There was only one vacant room at the Hotel Panorama.
Marco and Elisa, the Dutch couple with whom I'd shared a taxi ride to this
point, glanced at each other in horror over the predicament. Hanging palm
fronds brushed softly against the bright yellow and white paint of the
pleasant, tiny, eight-unit hotel. A young girl with a straw broom lingered
under the cool shade of the porch and awaited our decision while
straightening a hammock. Marco and Elisa composed themselves and Elisa
said to me, "If you really, really want to stay here, I guess we can find
somewhere else." Her eyes, however, begged me to go away.
I humbly insisted that Marco and Elisa take the room, then continued by
taxi along bumpy roads with deep puddles that had been gouged by
tremendous downpours and dried quickly in the hot sun. We drove from hotel to hotel, but there were no rooms at any of the other seven inns. "Too
many people in town for the fiesta," said the innkeeper of the 26-unit
Bayside Inn, the island's grandest accommodations. At most destinations,
"no vacancy" wouldn't necessarily mean a crisis. But here
on Corn Island, 45 miles off Nicaragua's eastern coast in the middle
of the Caribbean, it presented a special dilemma.
When I had exhausted every possible lodging option, my driver dropped me
in front of the small government office that housed the only public
telephones on the island. I could see the orange sun beginning to set over
a blue lagoon, casting shadows off several scattered fishing boats. There
wasn't a soul on the beach. I almost began to panic, but standing inside
the office with a telephone receiver in my hand, I realized worry was
senseless. I was here, and there really wasn't anyone to call anyway. So I
went back to the Hotel Panorama and drank beers with Marco and Elisa on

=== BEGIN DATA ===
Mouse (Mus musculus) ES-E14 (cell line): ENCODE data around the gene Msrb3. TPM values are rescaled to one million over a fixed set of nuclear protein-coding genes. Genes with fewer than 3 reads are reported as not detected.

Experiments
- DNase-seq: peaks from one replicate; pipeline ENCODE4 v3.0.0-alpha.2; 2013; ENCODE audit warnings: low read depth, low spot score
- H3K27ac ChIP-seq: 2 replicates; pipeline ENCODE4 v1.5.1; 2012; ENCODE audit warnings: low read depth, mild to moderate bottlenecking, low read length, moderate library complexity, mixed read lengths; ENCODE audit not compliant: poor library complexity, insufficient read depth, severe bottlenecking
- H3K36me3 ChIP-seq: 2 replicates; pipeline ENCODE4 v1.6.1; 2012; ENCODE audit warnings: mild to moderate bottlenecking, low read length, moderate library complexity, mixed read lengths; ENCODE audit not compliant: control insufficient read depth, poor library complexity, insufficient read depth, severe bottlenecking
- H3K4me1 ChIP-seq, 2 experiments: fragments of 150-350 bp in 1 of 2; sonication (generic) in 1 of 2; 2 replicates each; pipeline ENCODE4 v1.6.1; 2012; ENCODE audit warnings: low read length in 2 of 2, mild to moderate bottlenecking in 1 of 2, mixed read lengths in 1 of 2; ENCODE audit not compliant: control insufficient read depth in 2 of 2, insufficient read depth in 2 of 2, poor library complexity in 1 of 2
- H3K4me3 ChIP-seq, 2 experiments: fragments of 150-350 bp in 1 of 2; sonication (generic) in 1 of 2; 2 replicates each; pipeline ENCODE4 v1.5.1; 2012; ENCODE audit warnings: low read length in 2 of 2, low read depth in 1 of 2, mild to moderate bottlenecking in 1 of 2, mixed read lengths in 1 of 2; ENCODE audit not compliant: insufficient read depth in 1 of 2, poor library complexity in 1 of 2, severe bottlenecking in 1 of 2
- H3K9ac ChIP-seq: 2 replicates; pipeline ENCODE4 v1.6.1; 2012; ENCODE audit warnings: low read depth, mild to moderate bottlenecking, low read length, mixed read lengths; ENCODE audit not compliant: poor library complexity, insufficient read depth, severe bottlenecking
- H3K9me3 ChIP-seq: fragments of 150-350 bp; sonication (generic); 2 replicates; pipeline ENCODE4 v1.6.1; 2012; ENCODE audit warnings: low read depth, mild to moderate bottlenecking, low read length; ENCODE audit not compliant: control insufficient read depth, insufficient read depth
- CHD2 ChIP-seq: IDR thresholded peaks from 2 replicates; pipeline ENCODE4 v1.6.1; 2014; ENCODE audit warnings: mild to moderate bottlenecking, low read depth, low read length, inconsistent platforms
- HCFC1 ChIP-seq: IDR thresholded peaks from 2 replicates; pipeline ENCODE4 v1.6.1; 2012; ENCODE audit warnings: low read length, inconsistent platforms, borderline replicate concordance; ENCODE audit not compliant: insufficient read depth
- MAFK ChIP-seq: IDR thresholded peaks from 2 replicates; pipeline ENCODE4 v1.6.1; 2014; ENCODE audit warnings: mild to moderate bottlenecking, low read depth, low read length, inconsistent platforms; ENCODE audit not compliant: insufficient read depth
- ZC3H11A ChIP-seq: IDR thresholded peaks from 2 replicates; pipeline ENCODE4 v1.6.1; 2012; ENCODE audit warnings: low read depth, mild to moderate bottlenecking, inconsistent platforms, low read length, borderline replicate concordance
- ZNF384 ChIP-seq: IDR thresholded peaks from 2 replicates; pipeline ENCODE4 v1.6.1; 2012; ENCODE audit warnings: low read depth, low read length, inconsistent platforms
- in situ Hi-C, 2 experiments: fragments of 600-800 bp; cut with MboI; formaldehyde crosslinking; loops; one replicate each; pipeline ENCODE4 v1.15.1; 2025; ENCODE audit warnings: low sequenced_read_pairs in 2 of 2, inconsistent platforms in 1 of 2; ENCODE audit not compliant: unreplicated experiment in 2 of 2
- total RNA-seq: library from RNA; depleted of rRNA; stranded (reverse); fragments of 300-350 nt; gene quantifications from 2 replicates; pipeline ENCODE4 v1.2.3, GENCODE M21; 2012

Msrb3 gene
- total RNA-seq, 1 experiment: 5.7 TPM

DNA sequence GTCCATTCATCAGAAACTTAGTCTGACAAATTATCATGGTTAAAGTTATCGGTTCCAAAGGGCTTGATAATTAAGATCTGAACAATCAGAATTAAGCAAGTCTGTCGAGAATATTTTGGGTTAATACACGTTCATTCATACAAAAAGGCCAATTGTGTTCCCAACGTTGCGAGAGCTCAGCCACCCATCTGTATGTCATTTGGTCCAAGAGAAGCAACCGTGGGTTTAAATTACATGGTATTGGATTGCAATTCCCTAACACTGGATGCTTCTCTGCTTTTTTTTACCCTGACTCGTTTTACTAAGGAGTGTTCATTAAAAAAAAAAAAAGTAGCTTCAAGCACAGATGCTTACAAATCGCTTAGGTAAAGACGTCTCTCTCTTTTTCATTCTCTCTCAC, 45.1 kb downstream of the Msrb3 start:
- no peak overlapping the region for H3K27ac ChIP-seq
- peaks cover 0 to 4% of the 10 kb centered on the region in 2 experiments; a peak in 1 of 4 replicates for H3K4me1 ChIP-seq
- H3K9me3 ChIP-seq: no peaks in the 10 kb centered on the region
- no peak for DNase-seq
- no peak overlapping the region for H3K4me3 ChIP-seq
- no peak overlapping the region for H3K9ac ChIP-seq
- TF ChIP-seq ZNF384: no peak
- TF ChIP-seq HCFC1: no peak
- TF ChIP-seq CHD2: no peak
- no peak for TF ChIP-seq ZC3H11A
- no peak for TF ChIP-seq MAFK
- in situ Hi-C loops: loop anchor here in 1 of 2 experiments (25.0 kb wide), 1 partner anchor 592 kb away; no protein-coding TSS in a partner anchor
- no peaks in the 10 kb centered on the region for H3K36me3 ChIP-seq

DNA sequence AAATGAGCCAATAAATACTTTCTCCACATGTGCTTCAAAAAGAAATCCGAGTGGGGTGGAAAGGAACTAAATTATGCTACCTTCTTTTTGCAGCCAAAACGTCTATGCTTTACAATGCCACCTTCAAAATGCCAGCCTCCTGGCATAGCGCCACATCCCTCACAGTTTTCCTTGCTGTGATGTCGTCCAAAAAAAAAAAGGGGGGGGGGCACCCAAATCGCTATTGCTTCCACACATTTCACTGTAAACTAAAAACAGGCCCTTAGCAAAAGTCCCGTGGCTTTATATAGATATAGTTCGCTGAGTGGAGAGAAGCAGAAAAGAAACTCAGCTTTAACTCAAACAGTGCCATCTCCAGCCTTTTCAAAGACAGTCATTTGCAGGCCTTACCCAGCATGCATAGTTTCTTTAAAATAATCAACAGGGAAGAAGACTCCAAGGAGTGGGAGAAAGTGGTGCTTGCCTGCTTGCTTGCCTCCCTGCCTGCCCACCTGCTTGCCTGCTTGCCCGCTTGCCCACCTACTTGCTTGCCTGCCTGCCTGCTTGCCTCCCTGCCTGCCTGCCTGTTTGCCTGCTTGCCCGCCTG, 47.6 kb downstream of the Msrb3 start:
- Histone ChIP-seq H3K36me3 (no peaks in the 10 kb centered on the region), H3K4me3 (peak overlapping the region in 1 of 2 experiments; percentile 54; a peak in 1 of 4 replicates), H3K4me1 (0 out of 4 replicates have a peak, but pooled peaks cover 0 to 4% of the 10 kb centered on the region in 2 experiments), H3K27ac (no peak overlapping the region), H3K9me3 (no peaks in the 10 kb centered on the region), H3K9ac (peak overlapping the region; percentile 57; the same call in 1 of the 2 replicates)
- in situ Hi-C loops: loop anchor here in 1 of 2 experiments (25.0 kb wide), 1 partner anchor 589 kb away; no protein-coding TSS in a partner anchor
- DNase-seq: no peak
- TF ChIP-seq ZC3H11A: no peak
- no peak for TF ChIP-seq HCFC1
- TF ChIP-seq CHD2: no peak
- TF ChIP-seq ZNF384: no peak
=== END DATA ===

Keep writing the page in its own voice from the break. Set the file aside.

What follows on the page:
The first thing you need to know about Corn Island is that the airstrip
doubles as the main thoroughfare. It is the only paved section of the island.
When the planes arrive from Managua, 100 people line the runway to
watch. Smiling men grab luggage straight out of the cargo hatch and throw
it into taxis. First-time visitors like us just follow along, mouths
agape. Gorgeous giant palm trees line the strip.
The second thing you need to know is that Corn Island has fallen under the
auspices of the Nicaraguan government for many years. Before that, the
island was a British colony. You can see the effects of both governments
in small but significant ways. Corn Island's "taxis," for instance, are
dilapidated Russian surplus jeeps. They were brought here during the Sandinista rule in the
1980s, a subtle hint to the islanders that comrades in Managua were
watching. The local language, unlike the Spanish of Nicaragua's interior,
is a West Indian dialect of English, which dates back to earlier days of
British rule. What Spanish Nicaragua calls "Corn Island" refers
to two islands: Great Corn Island is about three and a half miles long with a
population of about 2,500. Little Corn Island, relatively
uninhabited, is reachable only by boat from Great Corn Island.
Before I flew to Corn Island, I'd been told by my Nicaraguan friends that
it was "virgin" and completely removed from the rest of the country. I was
hopeful it would be uncrowded, since there were still no paved roads that
connected the Pacific and Caribbean coasts of Nicaragua. But I was also
skeptical, since these same friends had also told me their nation's
government was finally stable and, after several weeks in Managua, I'd
realized that stable is a relative term. By "virgin," I only
hoped my friends meant Corn Island would be a break from the desperate
poverty and the danger that lurked throughout the mainland.
Myths swirl around Corn Island. It is reputed to be a stopover, a safe
haven, for the Medellmn drug cartel's shipments on the way to Miami, and,
according to locals, kilos of cocaine often wash up on the beach. But this
rumor is only the contemporary version of Corn Island's tradition of being
a frontier, outlaw place -- a reputation that dates back to British and Dutch
pirates in the 17th and 18th centuries. It's a place many have touched and
claimed, but none has truly conquered.
I'd met Marco and Elisa on the scary propeller airplane to Corn Island,
and they told me the trip was a vacation from their real purpose in